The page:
Citybus Placr.mobi Web App
I've found this web app quite invaluable over the months when travelling on Plymouth's Citybus bus service. By going to 'placr.mobi' on your smartphone/mobile device's web browser, you can access the web application (web app) and choose from viewing near-live route, bus and stop information directly after entering the specific operator (Plymouth Citybus), this data can be displayed from an 'up-to-the-minute' perspective per-route. Other information, such as the 'nearest stops overview', which uses your smartphone's GPS, can also be viewed directly via the web app. It's actually quite responsive and gives a sleek overview of each bus, it's route and stops.
Evernote (App + Basic Membership: Free)
- Pros: A well-rounded functional application for taking notes of multiple types, synced to the cloud with a vast range of additional features, supported applications and platforms.
- Cons: Non-Premium account (paid upgrade) has a 60MB note limit.
- Verdict: A great note-taking app which combines cloud functionality with a great and recently refreshed interface.
- Platforms: Android, iOS, BlackBerry, Windows Phone and WebOS
Tweetbot, £1.99 at time of writing
- Pros: Tweetbot is a modern and 'full-featured' Twitter application for your iOS device. It's smart and looks great on all iOS devices.
- Cons: It's a paid Twitter app, as opposed to free alternatives
- Verdict: One of my favourite paid iOS Twitter applications - a sleek interface and great execution.
- Platforms: iOS
- Pros: Aggregated social and published news from a vast range of sources, elegant and personalised
- Cons: none
- Verdict: Flipboard is an elegant and personal news aggregation app with great design and function merits.
- Platforms: iOS and Android
- Pros: Recently updated with more editing potential - spreadsheets are supported, synced directly with the cloud, unified interface
- Cons: Google Account needed - will auto-configure on Android, however
- Verdict: Google Drive combines Docs functionality with an effective and well-presented cloud storage solution.
- Platforms: iOS and Android
Minecraft Pocket Edition
You might remember the Minecraft review ("Survival, challenge, intrigue and discovery") from early 2012 - an in-depth look at the desktop version of the game. Minecraft Pocket Edition is literally a pocket version of the game developed for [some] Android devices as well as the iPod touch, iPhone and iPad. The game has recently experienced update 0.5.0 which brought a number of additions and bug fixes with the primary 'logistics' of the game being consistent in the mobile version - Survival and Creative modes, for example, with some features not currently present and requested. It's great on the iPad, especially if you want to test, show or experience Minecraft without being at/on a computer. For iOS users it's £4.99 on the App Store; it's also £4.99 for Android users on Google Play (formerly Android Market).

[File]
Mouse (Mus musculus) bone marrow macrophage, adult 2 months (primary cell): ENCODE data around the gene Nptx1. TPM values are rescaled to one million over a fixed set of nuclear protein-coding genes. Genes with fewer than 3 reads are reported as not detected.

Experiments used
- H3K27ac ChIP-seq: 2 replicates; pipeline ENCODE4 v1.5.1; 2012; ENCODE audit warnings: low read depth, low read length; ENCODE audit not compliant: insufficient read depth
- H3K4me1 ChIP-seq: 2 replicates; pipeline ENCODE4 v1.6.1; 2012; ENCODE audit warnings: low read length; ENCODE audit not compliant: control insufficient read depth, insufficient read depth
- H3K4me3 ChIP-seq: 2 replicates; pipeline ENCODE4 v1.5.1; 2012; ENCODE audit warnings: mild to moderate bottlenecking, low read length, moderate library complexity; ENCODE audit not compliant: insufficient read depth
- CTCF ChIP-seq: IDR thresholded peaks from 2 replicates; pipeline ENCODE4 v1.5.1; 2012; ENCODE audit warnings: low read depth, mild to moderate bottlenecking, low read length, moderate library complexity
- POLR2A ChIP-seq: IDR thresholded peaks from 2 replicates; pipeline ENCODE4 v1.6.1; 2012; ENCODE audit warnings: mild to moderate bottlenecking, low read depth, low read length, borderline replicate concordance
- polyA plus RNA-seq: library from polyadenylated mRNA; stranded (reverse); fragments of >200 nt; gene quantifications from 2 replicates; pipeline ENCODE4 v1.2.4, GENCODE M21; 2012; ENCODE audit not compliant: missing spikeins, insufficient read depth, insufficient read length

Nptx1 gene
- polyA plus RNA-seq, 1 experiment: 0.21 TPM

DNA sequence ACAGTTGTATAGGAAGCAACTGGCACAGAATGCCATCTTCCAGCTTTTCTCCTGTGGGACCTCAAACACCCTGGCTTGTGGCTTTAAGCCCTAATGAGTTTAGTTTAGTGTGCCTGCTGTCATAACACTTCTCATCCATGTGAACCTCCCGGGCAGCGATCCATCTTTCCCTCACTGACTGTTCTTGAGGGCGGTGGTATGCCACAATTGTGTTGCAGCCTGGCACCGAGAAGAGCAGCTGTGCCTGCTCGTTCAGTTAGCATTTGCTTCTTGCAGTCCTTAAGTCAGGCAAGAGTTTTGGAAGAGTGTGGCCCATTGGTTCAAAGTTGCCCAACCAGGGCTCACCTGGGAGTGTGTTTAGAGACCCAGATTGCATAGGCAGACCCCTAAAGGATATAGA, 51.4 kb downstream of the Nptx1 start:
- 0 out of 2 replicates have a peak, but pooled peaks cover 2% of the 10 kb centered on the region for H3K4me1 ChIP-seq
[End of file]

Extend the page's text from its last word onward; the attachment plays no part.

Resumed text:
- Verdict: A great sandbox game for desktop and mobile; a familiar and enjoyable gaming experience.
- Platforms: iOS and Android
Redeeming an iTunes Voucher/Gift Card: Essential Guide
Received an iTunes/App Store gift card and unsure on how to redeem it? Sent an iTunes voucher for a song, movie, book or other form of content and want to download it on your iOS device? Have a look at this step-by-step guide.
If you're on an iPad, iPad mini, iPod touch or iPhone have a look below.
- Open iTunes or the App Store..
- Scroll/slide down to the bottom of the main screen
- Tap 'Redeem'
- Scratch off the 'silver panel' on the gift card and enter the code in the code input box
- If the code is valid you should be asked to enter your iTunes password.
- Enter the password and continue. Your item should be downloading or your iTunes credit should be applied to your account instantly.
If you're on a computer, have a look below:
- Open iTunes
- Access the iTunes Store
- Look for the Redeem link under the "QuickLinks section at the top of the main screen" and click on it
- Sign in with your iTunes ID password to start the redemption process
- Enter your code in the code input box
- Click Redeem. A confirmation of store credit being applied or of an item downloading should appear.
'For Your Relatives' Gift Guide
Targeted gift ideas for your relatives and family relations
This might seem like a weird targeted gift idea for the elderly, but, with a few accessibility options and specific apps the iPad is a great all-rounder device for your elderly relatives - with a vast range of apps - free and paid, features and more.
Prices differ, apple.com
Kurio Android Tablet
A young child-friendly Android tablet with a modified user interface, 10" screen and pre-loaded games and applications
Moleskine Evernote Smart Notebook
I've covered the Smart Notebook already; it's a great gift for creatives, writers and people who want to organise and categorise their notes.
£19-25, moleskine.com and evernote.com
GoPro HD Hero2
For the action-lover - a waterproof, dust-proof and scratch-proof 11 megapixel camera with clips and attachments for all sorts of sport and leisure activities.
The Kindle Paperwhite is a great eReader; this gift suggestion is directly related to the full feature to the left. A crisp and functional addition to the Kindle range.
£109 with Wi-Fi, amazon.com + tesco.com
Wii U by Nintendo
The Wii U is a revolutionary new gaming platform with some specific optimised games launched with it; there should be more optimised games in the future and it looks like a great innovation - if game developers adapt to the platform.
£250, multiple sites, primarily nintendo.com
Another previously-mentioned innovation; great for developers, Linux fans or generally, people who want to experience micro-computing with a reasonable price tag.
Around £20-£30, raspberrypi.org and other sites
Thanks for reading; #techreview will be returning in January.